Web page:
Areas of Expertise (7)
Amy Fleischer is Department Chair and Professor of Mechanical Engineering at Villanova University. She is also Director of the Center for Energy-Smart Electronic Systems and the NovaTherm Research Laboratory. Her research interests include the broad topics of sustainable energy system design and thermal management of electronic systems. Recent research projects included energy storage in phase change materials, waste heat recovery from data centers, development of energy absorbing building materials, development of nano-enhanced materials including graphite nanofiber thermal interface materials, jet impingement, porous media heat sinks and boiling heat transfer. Over the past 14 years she has been a part of more than 30 funded grants for a total budget of approximately $4.2 million.
Dr. Fleischer is also a vocal advocate for the advancement of women in STEM careers.
University of Minnesota-Twin Cities: PhD
Villanova University: MSME
Villanova University: BSME
Select Accomplishments (2)
2011 Clock Award
ASME K-16/ EPPD
2010 Women Engineer of the Year
ASME Electronics and Photonics Packaging Division
- Director, Villanova University NovaTherm Laboratory
- Director, Villanova University Center for Energy-Smart Electronic Systems
- Contributor, U.S. News & World Report
- Board Member, Girl Scouts of Eastern Pennsylvania
Select Media Appearances (5)
Op-Ed: STEMming the Tide of Cultural Influences
U.S. News & World Report online
Cultural forces are one of the strongest barriers to girls deciding to pursue science, technology, engineering and math careers. The constant drip, drip, drip of cultural influences surround us every day, each a small drop in and of itself, but ultimately leading to an ocean of expectations. I opened my twitter feed recently and saw a post by @LetToysbeToys that depicted a current display of girls and boys shirts in which the boys shirts featured the slogan "Little Man, Big Ideas" with the image of a light bulb, while the corresponding girls shirt read "Little Girl, Big Smiles."
Op-Ed: Legos Are Among the Building Blocks of STEM
U.S. News & World Report online
We have found that representation is incredibly important. Just as I once looked to Sally Ride as an example of what I could become, today's girls also need role models to show them that this path is achievable. When girls see someone who looks like them in a career, they begin to internalize that it is really possible. In Villanova's College of Engineering, we make it a priority to create a culture that promotes women as successful engineers and our high numbers of female faculty members have helped us draw classes which exceed 30 percent female.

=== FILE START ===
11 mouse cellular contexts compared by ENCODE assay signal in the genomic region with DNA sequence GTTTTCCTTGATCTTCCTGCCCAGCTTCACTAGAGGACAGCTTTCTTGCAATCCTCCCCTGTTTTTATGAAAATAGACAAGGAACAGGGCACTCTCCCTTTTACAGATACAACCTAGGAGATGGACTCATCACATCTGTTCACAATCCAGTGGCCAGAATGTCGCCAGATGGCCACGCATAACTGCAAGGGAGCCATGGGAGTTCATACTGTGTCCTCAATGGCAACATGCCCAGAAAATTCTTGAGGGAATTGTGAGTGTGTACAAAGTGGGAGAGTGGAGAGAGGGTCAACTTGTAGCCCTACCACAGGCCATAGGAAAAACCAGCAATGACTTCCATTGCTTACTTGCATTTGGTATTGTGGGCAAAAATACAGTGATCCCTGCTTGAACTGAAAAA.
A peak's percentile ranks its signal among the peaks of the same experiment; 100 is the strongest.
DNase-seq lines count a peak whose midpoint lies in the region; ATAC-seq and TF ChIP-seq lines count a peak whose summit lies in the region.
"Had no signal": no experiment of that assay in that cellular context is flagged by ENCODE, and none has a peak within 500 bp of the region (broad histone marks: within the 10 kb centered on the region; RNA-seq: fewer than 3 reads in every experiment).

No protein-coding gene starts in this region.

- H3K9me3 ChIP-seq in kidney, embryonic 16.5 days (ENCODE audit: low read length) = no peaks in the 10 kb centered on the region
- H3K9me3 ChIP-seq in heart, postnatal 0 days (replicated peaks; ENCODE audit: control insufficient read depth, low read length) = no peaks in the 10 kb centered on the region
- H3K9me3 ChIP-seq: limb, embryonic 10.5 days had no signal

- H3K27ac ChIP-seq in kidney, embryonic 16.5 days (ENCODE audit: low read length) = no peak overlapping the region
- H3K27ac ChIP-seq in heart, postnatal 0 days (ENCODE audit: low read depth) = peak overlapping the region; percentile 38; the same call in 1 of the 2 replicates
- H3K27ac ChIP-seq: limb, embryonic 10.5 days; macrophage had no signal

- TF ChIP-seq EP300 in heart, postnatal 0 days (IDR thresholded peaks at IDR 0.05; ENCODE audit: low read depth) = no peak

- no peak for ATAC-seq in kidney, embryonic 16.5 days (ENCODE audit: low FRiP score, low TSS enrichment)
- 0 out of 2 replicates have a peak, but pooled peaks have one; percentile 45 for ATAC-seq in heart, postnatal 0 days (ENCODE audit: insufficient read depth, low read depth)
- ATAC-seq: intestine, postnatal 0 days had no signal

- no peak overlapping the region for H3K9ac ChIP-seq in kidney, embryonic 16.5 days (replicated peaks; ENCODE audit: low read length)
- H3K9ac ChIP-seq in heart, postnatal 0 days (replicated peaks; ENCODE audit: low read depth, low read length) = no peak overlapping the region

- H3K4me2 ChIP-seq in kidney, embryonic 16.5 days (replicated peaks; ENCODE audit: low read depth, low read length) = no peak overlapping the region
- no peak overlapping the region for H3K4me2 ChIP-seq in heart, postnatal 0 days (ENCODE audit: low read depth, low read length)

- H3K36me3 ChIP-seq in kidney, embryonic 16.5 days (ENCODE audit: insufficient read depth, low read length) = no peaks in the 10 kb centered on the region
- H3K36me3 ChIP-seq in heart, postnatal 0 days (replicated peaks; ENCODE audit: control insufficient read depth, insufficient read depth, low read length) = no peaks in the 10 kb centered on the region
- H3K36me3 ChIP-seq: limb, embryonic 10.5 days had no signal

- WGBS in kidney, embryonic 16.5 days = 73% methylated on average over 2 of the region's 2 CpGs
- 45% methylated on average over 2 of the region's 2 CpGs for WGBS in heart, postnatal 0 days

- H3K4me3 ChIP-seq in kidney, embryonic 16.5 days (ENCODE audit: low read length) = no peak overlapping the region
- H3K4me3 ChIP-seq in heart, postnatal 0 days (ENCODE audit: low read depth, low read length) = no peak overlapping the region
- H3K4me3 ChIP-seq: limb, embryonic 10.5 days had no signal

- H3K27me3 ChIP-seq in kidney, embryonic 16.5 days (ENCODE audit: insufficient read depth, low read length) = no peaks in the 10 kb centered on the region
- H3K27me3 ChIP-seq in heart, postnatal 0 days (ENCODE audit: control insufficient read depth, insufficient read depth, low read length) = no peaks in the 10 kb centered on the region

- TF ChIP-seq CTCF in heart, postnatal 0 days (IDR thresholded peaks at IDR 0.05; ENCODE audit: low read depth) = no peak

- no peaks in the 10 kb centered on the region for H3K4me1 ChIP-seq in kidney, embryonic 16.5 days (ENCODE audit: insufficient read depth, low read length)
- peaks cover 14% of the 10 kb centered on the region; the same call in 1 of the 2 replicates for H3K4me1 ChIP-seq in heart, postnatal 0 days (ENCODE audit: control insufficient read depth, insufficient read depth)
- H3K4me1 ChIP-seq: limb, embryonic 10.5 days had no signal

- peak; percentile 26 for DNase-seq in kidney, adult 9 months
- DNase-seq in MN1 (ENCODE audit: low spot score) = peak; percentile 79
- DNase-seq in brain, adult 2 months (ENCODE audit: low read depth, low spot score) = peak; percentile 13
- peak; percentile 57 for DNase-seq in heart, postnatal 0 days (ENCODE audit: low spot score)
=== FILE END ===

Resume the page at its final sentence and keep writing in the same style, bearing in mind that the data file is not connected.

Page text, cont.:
Op-ed: Why Do We Need STEM Toys for Girls?
U.S. News and World Report
Can you have a love-hate relationship with a doll? Can I classify my status with pink and purple building sets as "It's complicated"? As I look everywhere this Christmas season and see the proliferation of STEM-related dolls and activities sets for young girls, my feelings are mixed. Led by breakout star GoldieBlox, who burst on the scene two years ago, STEM toys for girls are one of the hottest new toy trends...
At Villanova, working to slim the power-hungry ‘cloud’
What Ortega and his colleague Amy Fleischer are doing, is working to capture the heat generated by the servers and put it to work as something useful: fresh electricity that can power the data center itself.
But the first step is liquid cooling.
"We're just talking about hot water here," explained Fleischer, also a professor of mechanical engineering at Villanova. "We're heating up fluid as it comes across a chip and we're using that hot system to generate electricity."...
'MythBusters' host working with Villanova students on capstone project
Philadelphia Business Journal
Villanova engineering professor Amy Fleischer, who’s been exploring this particular design topic with Hyneman for about a year, is advising the capstone team.
“The opportunity to collaborate with Jamie Hyneman is exciting and fun for the students, but also adds a layer of accountability for their work,” she said. Fleischer, who has extensive experience working in heat transfer, made sure the students signed up for the project before knowing Hyneman would be on board...
Research Grants (1)
Acquisition of Atomic Layer Deposition Device for Nanoscale Materials Development Research
National Science Foundation $412,106
Select Academic Articles (5)